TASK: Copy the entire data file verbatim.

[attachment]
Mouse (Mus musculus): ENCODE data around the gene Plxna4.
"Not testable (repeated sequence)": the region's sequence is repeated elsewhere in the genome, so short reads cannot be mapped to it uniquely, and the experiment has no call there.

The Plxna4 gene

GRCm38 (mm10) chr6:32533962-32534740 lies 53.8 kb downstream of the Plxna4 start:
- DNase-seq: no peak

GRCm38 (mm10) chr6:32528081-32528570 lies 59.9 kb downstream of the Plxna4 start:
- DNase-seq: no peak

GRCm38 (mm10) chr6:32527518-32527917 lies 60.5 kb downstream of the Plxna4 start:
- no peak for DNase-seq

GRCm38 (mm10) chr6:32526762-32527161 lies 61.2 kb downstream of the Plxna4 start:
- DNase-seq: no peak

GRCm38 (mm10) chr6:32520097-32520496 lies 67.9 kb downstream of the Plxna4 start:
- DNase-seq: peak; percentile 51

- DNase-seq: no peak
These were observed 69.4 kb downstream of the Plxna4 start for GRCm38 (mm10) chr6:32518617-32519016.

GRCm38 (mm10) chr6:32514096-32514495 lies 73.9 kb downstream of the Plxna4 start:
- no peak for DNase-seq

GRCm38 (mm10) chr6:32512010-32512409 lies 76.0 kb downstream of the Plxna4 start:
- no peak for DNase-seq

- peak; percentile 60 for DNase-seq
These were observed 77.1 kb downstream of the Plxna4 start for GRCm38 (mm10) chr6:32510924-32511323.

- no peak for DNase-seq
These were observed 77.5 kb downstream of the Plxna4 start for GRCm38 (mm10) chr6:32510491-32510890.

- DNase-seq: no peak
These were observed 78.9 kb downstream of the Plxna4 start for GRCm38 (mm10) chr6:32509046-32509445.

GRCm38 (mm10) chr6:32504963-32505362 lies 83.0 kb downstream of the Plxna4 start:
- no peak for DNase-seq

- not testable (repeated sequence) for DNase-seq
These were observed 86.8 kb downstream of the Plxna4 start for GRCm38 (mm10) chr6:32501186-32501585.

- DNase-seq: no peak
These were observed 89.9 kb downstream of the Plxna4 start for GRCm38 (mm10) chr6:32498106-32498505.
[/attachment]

Mouse (Mus musculus): ENCODE data around the gene Plxna4.
"Not testable (repeated sequence)": the region's sequence is repeated elsewhere in the genome, so short reads cannot be mapped to it uniquely, and the experiment has no call there.

The Plxna4 gene

GRCm38 (mm10) chr6:32533962-32534740 lies 53.8 kb downstream of the Plxna4 start:
- DNase-seq: no peak

GRCm38 (mm10) chr6:32528081-32528570 lies 59.9 kb downstream of the Plxna4 start:
- DNase-seq: no peak

GRCm38 (mm10) chr6:32527518-32527917 lies 60.5 kb downstream of the Plxna4 start:
- no peak for DNase-seq

GRCm38 (mm10) chr6:32526762-32527161 lies 61.2 kb downstream of the Plxna4 start:
- DNase-seq: no peak

GRCm38 (mm10) chr6:32520097-32520496 lies 67.9 kb downstream of the Plxna4 start:
- DNase-seq: peak; percentile 51

- DNase-seq: no peak
These were observed 69.4 kb downstream of the Plxna4 start for GRCm38 (mm10) chr6:32518617-32519016.

GRCm38 (mm10) chr6:32514096-32514495 lies 73.9 kb downstream of the Plxna4 start:
- no peak for DNase-seq

GRCm38 (mm10) chr6:32512010-32512409 lies 76.0 kb downstream of the Plxna4 start:
- no peak for DNase-seq

- peak; percentile 60 for DNase-seq
These were observed 77.1 kb downstream of the Plxna4 start for GRCm38 (mm10) chr6:32510924-32511323.

- no peak for DNase-seq
These were observed 77.5 kb downstream of the Plxna4 start for GRCm38 (mm10) chr6:32510491-32510890.

- DNase-seq: no peak
These were observed 78.9 kb downstream of the Plxna4 start for GRCm38 (mm10) chr6:32509046-32509445.

GRCm38 (mm10) chr6:32504963-32505362 lies 83.0 kb downstream of the Plxna4 start:
- no peak for DNase-seq

- not testable (repeated sequence) for DNase-seq
These were observed 86.8 kb downstream of the Plxna4 start for GRCm38 (mm10) chr6:32501186-32501585.

- DNase-seq: no peak
These were observed 89.9 kb downstream of the Plxna4 start for GRCm38 (mm10) chr6:32498106-32498505.